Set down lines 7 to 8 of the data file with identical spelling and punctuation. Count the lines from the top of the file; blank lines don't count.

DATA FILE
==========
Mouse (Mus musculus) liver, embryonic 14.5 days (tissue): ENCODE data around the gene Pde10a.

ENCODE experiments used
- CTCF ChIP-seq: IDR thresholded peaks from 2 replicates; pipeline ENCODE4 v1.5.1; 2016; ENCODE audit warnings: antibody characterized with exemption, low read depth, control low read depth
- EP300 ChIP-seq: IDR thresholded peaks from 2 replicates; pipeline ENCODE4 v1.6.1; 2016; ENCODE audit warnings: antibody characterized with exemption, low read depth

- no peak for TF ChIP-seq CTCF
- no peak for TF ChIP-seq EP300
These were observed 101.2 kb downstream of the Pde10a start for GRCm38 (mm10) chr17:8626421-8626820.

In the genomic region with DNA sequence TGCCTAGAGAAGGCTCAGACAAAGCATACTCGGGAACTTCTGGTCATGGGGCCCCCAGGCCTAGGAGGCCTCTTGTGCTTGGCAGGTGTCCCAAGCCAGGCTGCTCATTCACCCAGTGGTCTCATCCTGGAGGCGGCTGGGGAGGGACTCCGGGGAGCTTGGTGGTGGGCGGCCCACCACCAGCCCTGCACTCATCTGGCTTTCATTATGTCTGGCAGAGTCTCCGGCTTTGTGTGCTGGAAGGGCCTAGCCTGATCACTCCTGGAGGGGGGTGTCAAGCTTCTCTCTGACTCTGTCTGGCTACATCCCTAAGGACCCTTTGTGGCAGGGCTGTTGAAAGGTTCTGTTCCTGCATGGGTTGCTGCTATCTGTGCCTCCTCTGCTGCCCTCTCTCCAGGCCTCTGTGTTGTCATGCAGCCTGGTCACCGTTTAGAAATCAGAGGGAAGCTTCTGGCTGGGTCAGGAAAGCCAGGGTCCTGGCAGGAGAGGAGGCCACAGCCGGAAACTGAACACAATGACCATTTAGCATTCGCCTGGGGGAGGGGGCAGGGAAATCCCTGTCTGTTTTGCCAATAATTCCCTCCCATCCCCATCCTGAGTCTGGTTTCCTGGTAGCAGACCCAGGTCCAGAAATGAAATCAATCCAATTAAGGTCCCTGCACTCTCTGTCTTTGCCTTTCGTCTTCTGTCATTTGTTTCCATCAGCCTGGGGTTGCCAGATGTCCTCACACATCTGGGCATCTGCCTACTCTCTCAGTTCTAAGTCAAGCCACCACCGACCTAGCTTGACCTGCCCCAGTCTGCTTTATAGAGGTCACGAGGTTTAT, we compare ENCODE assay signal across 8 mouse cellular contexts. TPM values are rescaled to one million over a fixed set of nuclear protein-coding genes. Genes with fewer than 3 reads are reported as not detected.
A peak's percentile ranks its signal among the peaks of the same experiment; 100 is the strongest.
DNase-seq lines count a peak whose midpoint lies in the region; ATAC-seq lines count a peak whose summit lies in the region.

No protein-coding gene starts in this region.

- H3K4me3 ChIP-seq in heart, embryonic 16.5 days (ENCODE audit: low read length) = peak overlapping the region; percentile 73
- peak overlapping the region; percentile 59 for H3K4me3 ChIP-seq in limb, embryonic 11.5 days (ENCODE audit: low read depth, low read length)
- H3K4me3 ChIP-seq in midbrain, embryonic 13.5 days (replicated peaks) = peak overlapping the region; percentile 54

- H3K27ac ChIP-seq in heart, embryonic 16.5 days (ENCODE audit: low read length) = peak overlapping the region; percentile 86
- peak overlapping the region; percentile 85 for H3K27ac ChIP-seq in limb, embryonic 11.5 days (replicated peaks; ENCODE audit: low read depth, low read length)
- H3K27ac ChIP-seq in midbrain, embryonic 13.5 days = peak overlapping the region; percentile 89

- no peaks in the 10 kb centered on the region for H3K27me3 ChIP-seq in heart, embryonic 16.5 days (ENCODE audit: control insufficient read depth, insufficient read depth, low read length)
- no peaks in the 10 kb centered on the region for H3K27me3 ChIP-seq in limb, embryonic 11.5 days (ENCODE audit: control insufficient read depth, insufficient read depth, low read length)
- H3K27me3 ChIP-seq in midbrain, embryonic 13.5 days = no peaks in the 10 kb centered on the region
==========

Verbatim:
These were observed 101.2 kb downstream of the Pde10a start for GRCm38 (mm10) chr17:8626421-8626820.

In the genomic region with DNA sequence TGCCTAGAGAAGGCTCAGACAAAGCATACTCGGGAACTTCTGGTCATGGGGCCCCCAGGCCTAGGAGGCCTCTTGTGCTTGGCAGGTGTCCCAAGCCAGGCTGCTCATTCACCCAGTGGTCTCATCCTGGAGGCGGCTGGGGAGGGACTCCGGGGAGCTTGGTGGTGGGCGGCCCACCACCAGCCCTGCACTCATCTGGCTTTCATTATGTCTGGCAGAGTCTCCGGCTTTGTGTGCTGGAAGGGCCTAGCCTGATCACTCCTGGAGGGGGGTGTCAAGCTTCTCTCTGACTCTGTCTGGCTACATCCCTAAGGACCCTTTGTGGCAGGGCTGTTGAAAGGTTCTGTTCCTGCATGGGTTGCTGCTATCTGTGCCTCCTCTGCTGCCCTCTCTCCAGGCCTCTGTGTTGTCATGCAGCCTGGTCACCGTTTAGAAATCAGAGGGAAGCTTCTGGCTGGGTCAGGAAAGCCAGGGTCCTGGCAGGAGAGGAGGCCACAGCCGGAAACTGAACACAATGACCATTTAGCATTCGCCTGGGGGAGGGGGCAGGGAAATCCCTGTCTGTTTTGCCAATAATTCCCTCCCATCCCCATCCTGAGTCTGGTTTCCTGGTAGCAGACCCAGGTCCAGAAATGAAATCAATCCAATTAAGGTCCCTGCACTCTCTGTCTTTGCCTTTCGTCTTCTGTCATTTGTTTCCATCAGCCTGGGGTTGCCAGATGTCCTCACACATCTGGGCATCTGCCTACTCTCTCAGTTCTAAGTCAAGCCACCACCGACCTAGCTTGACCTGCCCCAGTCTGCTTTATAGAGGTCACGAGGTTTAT, we compare ENCODE assay signal across 8 mouse cellular contexts. TPM values are rescaled to one million over a fixed set of nuclear protein-coding genes. Genes with fewer than 3 reads are reported as not detected.